What is Hepatitis A?
Hepatitis A is an acute infectious liver disease caused by the Hepatitis A virus. The time between infection and the appearance of symptoms in people affected by Hepatitis A is about two to six weeks. Once the infection happens, it can last for a few weeks to a few months. Hepatitis A is not a long term disease, and is usually cured quite easily, except in the elderly, where it might even lead to acute liver failure. Otherwise, rest and proper intake of fluids almost always cures the disease. The prevalence of the virus is decreasing in the developed nations. Therefore, people who visit developing and underdeveloped countries are advised to get themselves tested for Hepatitis A, as soon as they return from their travels. Timely testing can safely prevent the transmission of the disease. This is particularly recommended when they are visiting places marked by poor sanitation and lack of safe drinking water.
How does Hepatitis A spread?
The infected fecal matter is the primary transmission medium for Hepatitis A. Even if a minuscule amount of virus infected fecal matter comes in contact with objects, food or drinks, they become carriers of the virus. Anyone ingesting the virus through any of these modes can easily get infected with Hepatitis A. The disease can also be spread through oral and anal sex with an infected person. As the virus can stay silent without producing any symptoms, it is possible that the carrier can transmit the virus up to two weeks prior to the appearance of symptoms. In some rare cases, the infection may spread even with close contact with the infected person.
What are the symptoms of Hepatitis A?
As explained, Hepatitis A does not always come with symptoms. And when it does, the symptoms are not well defined either. In facts, the early symptoms of Hepatitis A are so non-specific that they can be commonly mistaken to be caused by influenza. The patient can exhibit fever, fatigue, nausea, appetite loss, diarrhea, jaundice, vomiting, joint pain, clay-colored feces, dark urine, and many other symptoms. It is not necessary that all of them appear simultaneously. As the symptoms of Hepatitis A overlap with many other diseases, it is advised that people fearing the infection should undergo a test immediately.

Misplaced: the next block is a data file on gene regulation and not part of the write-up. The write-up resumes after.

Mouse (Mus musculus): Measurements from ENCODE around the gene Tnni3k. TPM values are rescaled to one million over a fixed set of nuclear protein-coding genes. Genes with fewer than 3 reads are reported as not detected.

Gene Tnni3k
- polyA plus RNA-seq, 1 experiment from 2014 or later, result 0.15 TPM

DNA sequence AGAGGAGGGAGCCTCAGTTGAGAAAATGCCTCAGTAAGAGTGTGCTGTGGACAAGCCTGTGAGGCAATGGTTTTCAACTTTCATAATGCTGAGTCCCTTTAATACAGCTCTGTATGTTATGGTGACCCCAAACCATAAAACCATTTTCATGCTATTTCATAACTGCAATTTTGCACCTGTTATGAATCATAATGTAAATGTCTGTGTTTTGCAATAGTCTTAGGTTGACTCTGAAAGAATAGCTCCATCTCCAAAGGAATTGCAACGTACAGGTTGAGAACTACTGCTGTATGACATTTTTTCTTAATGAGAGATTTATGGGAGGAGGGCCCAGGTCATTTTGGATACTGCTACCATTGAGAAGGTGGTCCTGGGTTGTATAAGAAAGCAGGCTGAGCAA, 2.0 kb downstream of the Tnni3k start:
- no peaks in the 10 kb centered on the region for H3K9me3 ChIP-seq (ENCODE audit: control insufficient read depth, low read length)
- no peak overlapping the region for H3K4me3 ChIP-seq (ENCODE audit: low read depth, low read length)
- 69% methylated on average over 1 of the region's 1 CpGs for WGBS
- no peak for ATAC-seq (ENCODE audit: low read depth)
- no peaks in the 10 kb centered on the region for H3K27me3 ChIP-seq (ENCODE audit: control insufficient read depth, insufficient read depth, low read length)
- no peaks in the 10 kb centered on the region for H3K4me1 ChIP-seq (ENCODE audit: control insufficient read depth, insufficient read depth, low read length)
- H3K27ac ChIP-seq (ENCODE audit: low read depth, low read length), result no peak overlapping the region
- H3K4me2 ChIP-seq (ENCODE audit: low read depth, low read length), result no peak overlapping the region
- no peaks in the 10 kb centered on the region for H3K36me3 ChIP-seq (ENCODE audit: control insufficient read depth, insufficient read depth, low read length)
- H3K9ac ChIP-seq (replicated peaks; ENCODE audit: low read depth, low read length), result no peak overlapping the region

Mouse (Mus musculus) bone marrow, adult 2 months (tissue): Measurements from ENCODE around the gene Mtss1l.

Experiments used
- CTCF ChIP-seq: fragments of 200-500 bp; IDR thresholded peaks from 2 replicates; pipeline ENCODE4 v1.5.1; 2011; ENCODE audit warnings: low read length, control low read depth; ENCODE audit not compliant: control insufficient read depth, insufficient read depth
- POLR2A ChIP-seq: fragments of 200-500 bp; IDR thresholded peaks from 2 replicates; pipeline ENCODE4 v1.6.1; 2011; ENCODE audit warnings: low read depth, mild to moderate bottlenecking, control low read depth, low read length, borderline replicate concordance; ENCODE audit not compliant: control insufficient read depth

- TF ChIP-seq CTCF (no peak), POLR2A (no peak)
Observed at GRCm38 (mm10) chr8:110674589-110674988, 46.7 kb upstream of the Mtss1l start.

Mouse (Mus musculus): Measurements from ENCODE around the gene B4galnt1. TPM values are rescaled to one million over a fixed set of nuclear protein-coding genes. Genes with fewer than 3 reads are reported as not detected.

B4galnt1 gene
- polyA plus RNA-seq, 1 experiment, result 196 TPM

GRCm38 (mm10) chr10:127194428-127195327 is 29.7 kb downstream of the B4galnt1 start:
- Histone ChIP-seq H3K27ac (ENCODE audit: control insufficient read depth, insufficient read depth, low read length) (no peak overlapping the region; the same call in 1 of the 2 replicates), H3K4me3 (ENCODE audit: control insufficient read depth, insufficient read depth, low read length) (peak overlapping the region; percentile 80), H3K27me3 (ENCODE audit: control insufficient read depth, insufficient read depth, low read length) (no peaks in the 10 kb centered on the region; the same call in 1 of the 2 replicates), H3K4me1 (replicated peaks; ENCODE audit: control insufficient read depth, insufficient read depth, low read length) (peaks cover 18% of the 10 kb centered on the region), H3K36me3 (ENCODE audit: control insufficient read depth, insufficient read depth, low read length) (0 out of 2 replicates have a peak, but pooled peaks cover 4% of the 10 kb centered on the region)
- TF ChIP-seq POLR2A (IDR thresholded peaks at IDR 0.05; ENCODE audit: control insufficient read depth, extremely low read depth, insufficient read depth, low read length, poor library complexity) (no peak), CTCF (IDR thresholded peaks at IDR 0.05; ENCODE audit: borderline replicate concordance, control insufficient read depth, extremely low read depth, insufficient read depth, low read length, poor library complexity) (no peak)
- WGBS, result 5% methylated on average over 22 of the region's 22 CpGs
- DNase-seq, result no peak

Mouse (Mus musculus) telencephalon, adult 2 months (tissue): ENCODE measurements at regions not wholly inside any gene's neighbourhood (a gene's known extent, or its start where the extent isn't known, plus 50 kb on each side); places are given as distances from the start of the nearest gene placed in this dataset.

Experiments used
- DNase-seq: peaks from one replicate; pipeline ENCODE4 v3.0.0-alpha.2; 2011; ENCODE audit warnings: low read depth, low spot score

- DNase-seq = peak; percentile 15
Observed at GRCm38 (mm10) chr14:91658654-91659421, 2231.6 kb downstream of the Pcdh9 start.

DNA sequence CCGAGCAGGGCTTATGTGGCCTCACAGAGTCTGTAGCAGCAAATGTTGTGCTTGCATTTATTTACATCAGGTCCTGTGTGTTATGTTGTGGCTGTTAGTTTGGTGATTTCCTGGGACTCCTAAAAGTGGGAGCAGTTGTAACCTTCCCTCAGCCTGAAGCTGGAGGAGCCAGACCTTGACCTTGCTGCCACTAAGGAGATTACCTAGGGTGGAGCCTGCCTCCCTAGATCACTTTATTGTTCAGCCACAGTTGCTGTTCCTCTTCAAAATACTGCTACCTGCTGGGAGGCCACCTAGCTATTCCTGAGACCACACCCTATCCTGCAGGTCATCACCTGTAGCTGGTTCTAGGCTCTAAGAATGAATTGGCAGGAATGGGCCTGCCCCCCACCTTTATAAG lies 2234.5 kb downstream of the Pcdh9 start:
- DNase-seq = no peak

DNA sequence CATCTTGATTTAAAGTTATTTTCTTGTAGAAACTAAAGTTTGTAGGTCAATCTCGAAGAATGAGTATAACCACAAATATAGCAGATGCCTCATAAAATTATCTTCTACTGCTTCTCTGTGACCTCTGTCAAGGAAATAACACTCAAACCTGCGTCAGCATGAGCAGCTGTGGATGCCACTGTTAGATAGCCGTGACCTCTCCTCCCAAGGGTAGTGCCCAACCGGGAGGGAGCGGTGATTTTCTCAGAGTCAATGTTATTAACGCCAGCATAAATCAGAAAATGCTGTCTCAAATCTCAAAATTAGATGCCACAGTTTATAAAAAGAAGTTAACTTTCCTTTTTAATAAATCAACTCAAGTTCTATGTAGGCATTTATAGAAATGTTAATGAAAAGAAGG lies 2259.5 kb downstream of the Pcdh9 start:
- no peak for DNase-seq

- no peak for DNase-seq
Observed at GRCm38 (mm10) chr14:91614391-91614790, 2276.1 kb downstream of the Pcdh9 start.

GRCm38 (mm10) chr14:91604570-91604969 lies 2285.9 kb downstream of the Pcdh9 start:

How do I get tested for Hepatitis A?
The symptoms of Hepatitis A are quite similar to many other common infections. Therefore, a blood test is required to ascertain whether an individual is infected with the virus. It is a simple test, which looks for the presence of Hepatitis A antibodies in the body. These antibodies are produced by the immune system with the sole purpose of fighting the virus, and hence are not found in the unaffected individuals. We have rounded up some of the most sophisticated and reputed testing centers across the country, where you can undergo Hepatitis A testing. All you need to do is visit the test center, give them a sample of your blood, and that’s it. You will get your results in less than 2 days.
Can Hepatitis A be treated?
Hepatitis A cannot be treated. But, that doesn’t mean you cannot be cured. You see, there is no specific medication against Hepatitis A, but the body’s natural immune system fights and cures the disease completely in most people. However, it can take a few months for that to happen and people can remain sick for the duration. Good nutrition, fluid intake, and rest are necessary to help the body to fight against the infection. In some cases, your doctor might prescribe you some medication on an as-needed basis to alleviate some specific symptoms of Hepatitis A, such as nausea, diarrhea, or fever. But, that is strictly at the discretion of your doctor. The good thing about Hepatitis A is that once the virus infects and the infected is cured, the person becomes immune to the disease for the rest of other life.
How to prevent Hepatitis A infection?
The best method to prevent Hepatitis A virus from infecting you is to get yourself vaccinated with immune globulin. A shot right before traveling or when you think there is a higher risk of disease contraction, can prevent you from catching the infection. Also, washing the hands thoroughly with soap before cooking, after using the bathroom, before eating, after changing a diaper, and other instances of virus contamination, help prevent the spread of the disease.